Editor Jefferson Democrat:
In reply to the article of the grand jury, I would state that I have attended to every call when notified by the superintendent of the county poor house. I have neglected my outside practice in order to give attention to the paupers. I have made in the last two years 200 or 300 visits to prisoners, paupers and lunatics, at salary of $125 a year, costing me from $50 to $75 a year for medicine, leaving me a remuneration of $75 for my services.
As regards the pauper lady mentioned in the report, why she has a sore ankle, which I cured two years ago; through imprudence and neglect on her part, it was again hurt and it will take some time to heal it up. If she will give it the attention, as I directed, it will heal up again.
So you see that I have done my duty in every respect, and the paupers have had the best of medical treatment bestowed upon them; they have no complaint to make. According to contract I have only to visit the sick when notified by the superintendent; I then wait upon them until they are well. I have a great number of extra calls. It is not required of me to devote all of my time and attention to the poor farm, only when called on by the superintendent. Thos. S. BREWSTER, M. D., Hillsboro, Sept. 29, 1891
~Deaths and Births~
The following is a list of the deaths filed with the County Clerk the past week:
Date. Name. Age.
August 26, James LUTHER, 26 years
Sept. 11, William CROMWELL, 11 months
Date. Name of Mother. Sex.
Sept. 10, Mrs. Frank AUBUCHON, girl
Sept. 16, Mrs. Edward BURGESS, girl
~Circuit Court News~
State vs. Robert J. MCBROOM: forfeiture of recognizance set aside and cause generally continued.
Thomas C. O’HAVER vs Charles WALDRON, partition continued at cost of plaintiff.
Anna NICCOLLE was granted a divorce from her husband, Louis. He failed to put in any defense.
State vs Joseph BRADFORD, assault: dismissed.
Ellen MCDOWELL vs. City of DeSoto, damages for personal injuries: continued on account of sickness of witness.
Bridget BERRY vs Nicholas LEE, Partition: Administer of Estate of Anna SWAIN allowed $100 out of funds due minor heirs.
People’s Bank vs W. E. FITE and others: judgment for defendants.
State vs George WHITENER, charged with stealing a watch: defendant acquitted.
vs Noah WILLIAMS, Andrew WILLIAMS and John H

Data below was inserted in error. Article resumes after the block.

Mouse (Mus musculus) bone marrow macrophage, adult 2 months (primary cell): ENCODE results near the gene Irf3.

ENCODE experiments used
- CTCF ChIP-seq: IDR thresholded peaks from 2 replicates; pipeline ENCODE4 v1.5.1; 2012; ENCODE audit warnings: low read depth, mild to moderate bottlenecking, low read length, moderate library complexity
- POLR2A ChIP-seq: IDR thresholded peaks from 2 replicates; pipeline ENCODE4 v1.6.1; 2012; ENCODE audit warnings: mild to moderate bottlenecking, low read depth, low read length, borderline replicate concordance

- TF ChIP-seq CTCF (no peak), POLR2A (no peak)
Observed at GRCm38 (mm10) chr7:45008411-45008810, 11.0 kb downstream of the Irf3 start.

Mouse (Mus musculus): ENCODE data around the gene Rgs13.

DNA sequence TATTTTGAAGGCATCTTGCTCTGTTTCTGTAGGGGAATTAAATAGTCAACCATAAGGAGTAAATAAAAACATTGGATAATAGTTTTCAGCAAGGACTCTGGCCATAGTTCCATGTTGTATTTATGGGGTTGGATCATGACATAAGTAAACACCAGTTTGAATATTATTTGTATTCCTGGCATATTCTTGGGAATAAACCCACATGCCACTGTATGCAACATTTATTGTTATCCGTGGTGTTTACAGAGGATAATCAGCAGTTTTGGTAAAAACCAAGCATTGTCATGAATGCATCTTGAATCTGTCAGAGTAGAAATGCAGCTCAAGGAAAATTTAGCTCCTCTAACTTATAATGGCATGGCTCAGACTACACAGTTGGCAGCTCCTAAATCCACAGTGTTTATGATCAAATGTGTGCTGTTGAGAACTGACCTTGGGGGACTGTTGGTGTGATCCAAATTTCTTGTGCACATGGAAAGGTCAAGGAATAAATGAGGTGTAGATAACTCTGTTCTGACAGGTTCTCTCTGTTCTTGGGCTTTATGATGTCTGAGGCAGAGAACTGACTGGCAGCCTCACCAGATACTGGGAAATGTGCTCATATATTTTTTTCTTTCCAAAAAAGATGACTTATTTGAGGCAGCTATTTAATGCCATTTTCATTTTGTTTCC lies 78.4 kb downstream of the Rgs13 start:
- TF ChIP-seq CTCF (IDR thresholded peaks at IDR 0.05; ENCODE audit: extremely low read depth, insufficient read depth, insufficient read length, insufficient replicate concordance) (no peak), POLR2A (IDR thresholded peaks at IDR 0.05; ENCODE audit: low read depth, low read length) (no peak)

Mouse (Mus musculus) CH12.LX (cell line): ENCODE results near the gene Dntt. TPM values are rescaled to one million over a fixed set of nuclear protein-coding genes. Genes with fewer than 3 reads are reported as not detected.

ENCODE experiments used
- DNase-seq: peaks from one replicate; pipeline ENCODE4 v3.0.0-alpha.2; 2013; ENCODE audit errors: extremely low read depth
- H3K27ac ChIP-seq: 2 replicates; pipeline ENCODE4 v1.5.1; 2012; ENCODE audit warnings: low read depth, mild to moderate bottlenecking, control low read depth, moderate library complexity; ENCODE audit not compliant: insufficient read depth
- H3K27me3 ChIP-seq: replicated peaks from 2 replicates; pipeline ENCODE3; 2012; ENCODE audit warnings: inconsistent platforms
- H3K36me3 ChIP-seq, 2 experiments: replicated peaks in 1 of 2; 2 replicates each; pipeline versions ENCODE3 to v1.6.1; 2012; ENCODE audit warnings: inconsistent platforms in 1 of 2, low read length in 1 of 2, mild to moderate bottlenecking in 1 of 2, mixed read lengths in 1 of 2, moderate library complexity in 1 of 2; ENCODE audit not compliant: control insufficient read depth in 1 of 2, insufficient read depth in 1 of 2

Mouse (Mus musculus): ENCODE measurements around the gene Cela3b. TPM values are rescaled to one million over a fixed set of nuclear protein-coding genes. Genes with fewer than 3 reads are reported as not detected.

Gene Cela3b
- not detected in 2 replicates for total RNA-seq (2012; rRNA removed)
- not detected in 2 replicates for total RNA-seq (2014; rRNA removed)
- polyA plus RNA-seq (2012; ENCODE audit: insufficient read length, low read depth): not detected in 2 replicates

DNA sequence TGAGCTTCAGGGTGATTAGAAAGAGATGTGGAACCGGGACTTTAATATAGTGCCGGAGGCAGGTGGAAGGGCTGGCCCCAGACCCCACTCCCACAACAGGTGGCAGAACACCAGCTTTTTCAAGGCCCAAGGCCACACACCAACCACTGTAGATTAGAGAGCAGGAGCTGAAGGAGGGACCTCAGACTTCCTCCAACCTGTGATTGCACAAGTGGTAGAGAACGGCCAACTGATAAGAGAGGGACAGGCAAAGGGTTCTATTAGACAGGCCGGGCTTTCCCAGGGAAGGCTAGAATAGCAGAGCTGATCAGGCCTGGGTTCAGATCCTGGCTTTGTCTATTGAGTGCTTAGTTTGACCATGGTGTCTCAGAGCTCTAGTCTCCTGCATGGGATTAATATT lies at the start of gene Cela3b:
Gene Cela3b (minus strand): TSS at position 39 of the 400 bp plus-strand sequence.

Robert C. FRANK filed declaration of intention of becoming a citizen of the United States.
Thomas J. WILEY vs J. C. MCMULLIN, ejectment: judgment for plaintiff for possession of premises, and execution stayed for 15 days from Sept. 25: plaintiff to pay his own costs and defendant the balance. The replevin suit between same parties was compromised and dismissed.
Peter BERG vs Noah FAUBER, action for damages: cause tried and taken under consideration by the Court till next term.
Henry COLLAUD of Belgium, and Ernst DESLAYES of Switzerland, were made full citizens.
State vs Otto SPITZ, Powel SPITZ and Chris HONIG, convicted at last term for killing fish with dynamite: motion for new trial overruled and execution ordered.
ANDERSON vs. St. Louis, Iron Mountain and Southern Railway, action for damages: plaintiff ruled to give security for costs thirty days before next term.
GORHAM vs AUERSWALD: plaintiff was granted appeal to St. Louis Court of Appeals.
Rudolph HARNESS pled guilty to carrying a pistol and was fined $30.
Dr. Spotted WOLF settled up the costs against him, amounted to $78.20, and his fine was commuted to the time had spent in jail, and he was set free on Tuesday morning. He had $50 and a woman came Monday evening who furnished the balance.
Court adjourned Monday evening till next Saturday.
~Grand Jury Report~
The last grand jury submitted the following report: We have, through a committee, examined the county farm, the place where the paupers are kept, and find that the place and buildings are in fair condition, with the exception of two buildings which are in need of new roofs, and some window lights which should be replaced. The place seems to be well-kept in general and has a clean appearance. The paupers said that they were well treated and had enough to eat. We find further that Dr. BREWSTER neglects his duty in attending to sick paupers, as some of them complained that the doctor had not been there for three weeks, although one lady had a sore on her foot and needed assistance badly.
We have inspected the jail and found it and the cells therein clean and in fair sanitary condition. The prisoners said they were humanely treated and had enough to eat. As to the safety of the jail, we can say that it is almost impossible for any prisoner to get out if properly locked up in their cells, provided they do not have help from the outside. We would advise, however, that the hinges of the inside hall door, which were sawed off, be replaced by new ones as soon as possible.
We have inspected and compared the settlements of the Collector with the books of the County clerk, and found everything correct.